“Nazar” sustains the set’s lyrical, reflective ambiance, Roby now on alto, Klaus using brushes, Mark and Roberta offering responses that enrich the experience. “Our music is very intuitive,” says Roberta. “It is really completely about intuition and listening. The more you play this kind of music, the better your skills at it become. You have to develop a sense of trust in yourself, so that you can manage the patience you need to wait until the right moment, when you really have something to add. Over time playing together,” she rightly maintains, “we’ve gained a certain rapport.”
That rapport is most impressively showcased in the title track, “Op der Schmelz,” in which the four musicians work most subtly for almost 20 uninterrupted minutes, at first tapping unconventional aspects of their instruments. A string-stroke here, the pluck of muffled piano wires there, and is Klaus using a bow on the edge of his cymbal while Roby blows through his sax without its mouthpiece on? The hush is enveloping, the musicians’ energies intense but suppressed, enabling a one-time-only experience to unfold as a seemingly organic narrative arc.
“What I’m most interested in is the depth of our music, not its form,” Klaus says of all their efforts, pertaining perhaps to “Op der Schmelz” especially. “Of course we play in a form, otherwise it would not be music. But form demands we bring colors to use within it. We use our favorite colors, what we have absorbed lately, who we are, from where we’ve come. Our forms are set up to get us, together, to a deeper place.” This track peaks in Kugel’s limbs-independent solo and a tag that’s been pre-arranged but, expressed like an afterthought, hardly seems so. “Still Alive,” the program’s finale derived from Ukraine’s national anthem, simply restates what’s obvious to anyone who’s been absorbed in the proceedings.
The goal of musicians such as Kugel, Piket, Glod and Tokar is to conjure fleeting beauty that would be impossible to capture with notes on paper. These musicians trust themselves and their immediate impulses, instead of written, so presumably repeatable, preconditions. Through the recording process, they invite the world – us — to listen, expecting that we listeners will bring our own personal associations, reactions and circumstances to the experience. So by paying attention to the music of Glod/Piket/Tokar/Kugel you are joining the group. Congratulations! You, too, are now Op Der Schmelz Live. — Howard Mandel, NYC, 2012
This album is a winner from the git-go.
Brooklyn-based pianist Roberta Piket summons the spirits with a gentle, but emotionally direct solo piano rumination. Harmonically rich, with a probing depth that brings Paul Bley and Steve Kuhn to mind, Piket’s invocation is just the first in series of golden moments on Op der Schmelz Live. A co-operative quartet comprised of Piket, veteran German drummer Klaus Kugel, the energetic Ukranian bassist Mark Tokar, and the Luxembourg-based French saxophonist Roby Glod, their first album as a unit is actually named for the venue in which it was recorded. Op der Schmelz, in Dudelange, is an historic foundry and ore smelting facility that has been transformed into Luxembourg’s premier performance space. One thing that’s immediately apparent: it’s a fine choice for a live music performance. The crystalline recording has incredible depth and detail, and should please audiophiles looking for a peak jazz experience. You may not even realize that this was a live recording until you hear the smattering of applause at the end of the first track.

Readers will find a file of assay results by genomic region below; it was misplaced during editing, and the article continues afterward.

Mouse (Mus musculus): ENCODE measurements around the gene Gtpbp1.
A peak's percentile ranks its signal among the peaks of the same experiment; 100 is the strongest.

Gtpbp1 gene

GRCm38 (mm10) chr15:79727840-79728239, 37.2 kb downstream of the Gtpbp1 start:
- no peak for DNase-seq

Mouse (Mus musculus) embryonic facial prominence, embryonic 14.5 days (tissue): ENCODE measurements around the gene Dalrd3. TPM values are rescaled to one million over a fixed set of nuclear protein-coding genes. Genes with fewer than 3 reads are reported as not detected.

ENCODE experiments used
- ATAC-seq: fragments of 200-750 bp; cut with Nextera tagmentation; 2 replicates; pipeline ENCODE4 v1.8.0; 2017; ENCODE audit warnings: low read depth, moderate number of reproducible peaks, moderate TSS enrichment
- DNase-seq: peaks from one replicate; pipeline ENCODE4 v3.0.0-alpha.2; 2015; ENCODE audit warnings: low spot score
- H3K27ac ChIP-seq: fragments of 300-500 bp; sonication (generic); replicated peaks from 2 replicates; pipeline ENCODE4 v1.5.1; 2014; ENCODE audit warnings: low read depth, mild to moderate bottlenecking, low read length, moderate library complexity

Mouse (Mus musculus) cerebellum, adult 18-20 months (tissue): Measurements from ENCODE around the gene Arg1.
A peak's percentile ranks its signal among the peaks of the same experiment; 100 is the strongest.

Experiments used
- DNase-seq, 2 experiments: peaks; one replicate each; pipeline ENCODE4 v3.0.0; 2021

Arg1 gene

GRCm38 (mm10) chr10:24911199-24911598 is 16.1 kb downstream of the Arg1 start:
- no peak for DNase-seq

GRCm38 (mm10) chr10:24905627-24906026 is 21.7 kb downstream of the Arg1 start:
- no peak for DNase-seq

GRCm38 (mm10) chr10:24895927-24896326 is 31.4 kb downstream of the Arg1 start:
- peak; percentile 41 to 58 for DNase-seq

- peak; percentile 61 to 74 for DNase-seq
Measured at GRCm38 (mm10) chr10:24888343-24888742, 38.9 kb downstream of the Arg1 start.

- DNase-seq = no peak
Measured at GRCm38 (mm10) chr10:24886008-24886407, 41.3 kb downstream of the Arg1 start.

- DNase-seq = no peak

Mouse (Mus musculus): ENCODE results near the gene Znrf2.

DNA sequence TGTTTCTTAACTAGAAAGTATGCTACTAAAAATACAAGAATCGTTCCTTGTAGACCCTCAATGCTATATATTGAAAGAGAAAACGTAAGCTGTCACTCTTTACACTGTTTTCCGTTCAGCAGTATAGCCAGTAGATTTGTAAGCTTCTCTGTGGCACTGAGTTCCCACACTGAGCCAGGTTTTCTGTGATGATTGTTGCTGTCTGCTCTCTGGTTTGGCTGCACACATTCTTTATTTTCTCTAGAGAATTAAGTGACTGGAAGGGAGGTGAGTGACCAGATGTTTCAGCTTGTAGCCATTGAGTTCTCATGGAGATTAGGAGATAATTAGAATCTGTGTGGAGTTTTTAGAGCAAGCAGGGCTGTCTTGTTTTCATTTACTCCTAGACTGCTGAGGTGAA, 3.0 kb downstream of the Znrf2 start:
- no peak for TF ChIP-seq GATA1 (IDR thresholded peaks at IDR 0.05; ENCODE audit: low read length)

Glod, the putative leader of the group and composer or co-composer of four of the album’s six tracks, is perhaps the least well-known. Currently a music instructor at the Conservatoire de Luxembourg, he also works with Kugel in a trio with the Swiss bassist Christoph Ramond. On soprano, Glod most resembles 1970s vintage Wayne Shorter, especially in the strikingly human quality of his tone. This is most evident on “Lviv,” the first of the album’s two darkly mysterious ballads. On alto, Glod has a sweet, somewhat piquant sound that sounds like an extension of his soprano; almost as if it suddenly grew a secret lower register. Drummer Kugel is one of Central Europe’s busiest and most articulate modern jazz drummers. For most of the past decade, he’s been the the go-to guy for pianist Vyacheslav Ganelin, saxophonist Petras Vysniauskas, and pianist Bobby Few, among others. On Op der Schmelz Live he treads the boundary between inside and outside playing in a particularly incisive way; always listening and never getting caught up in his own considerable chops. Much the same can be said of Tokar, who’s best known to many for his work with the Chicago school of modern jazz artists that coalesced around the activities of Ken Vandermark over the past 15 years. Piket is emerging as one the top tier of improvising pianists around today. She’s an exciting, dynamic player who is clearly bucking the current trend towards emotional restraint in jazz improvisation.
Though Op der Schmelz Live is arguably a “free jazz” recording, the music is actually highly organized well beyond the extent of the thematic materials at hand. Even at its most abstract—as during the opening section of the title track—the music is palpably cohesive and conversational. The album is dominated by three lengthy tracks: “Dredger of Pig Rolls,” “Budmo, Hay!,” and the title piece. On the first, after Piket’s gorgeous opening solo and the terse, Ornette Coleman-inspired theme, Glod unfurls a remarkable alto solo replete with unexpected intervallic leaps and sophisticated rhythmic twists that belie the inspiration of Anthony Braxton and Eric Dolphy. The first third of “Budmo, Hay!” is a freewheeling duet for Glod and Kugel that stops for an instant, and re-ignites with Piket and Tokar adding fuel to the fire. Though the music that develops out of the title piece’s opening sound investigation is initially somewhat pensive and mournful, the quartet catches fire thanks to Kugel’s insistent, fiercely swinging drums. The album’s second ballad, “Nazar,” is a lush study in contrasts; light versus dark, foreground versus background. — Dave Wayne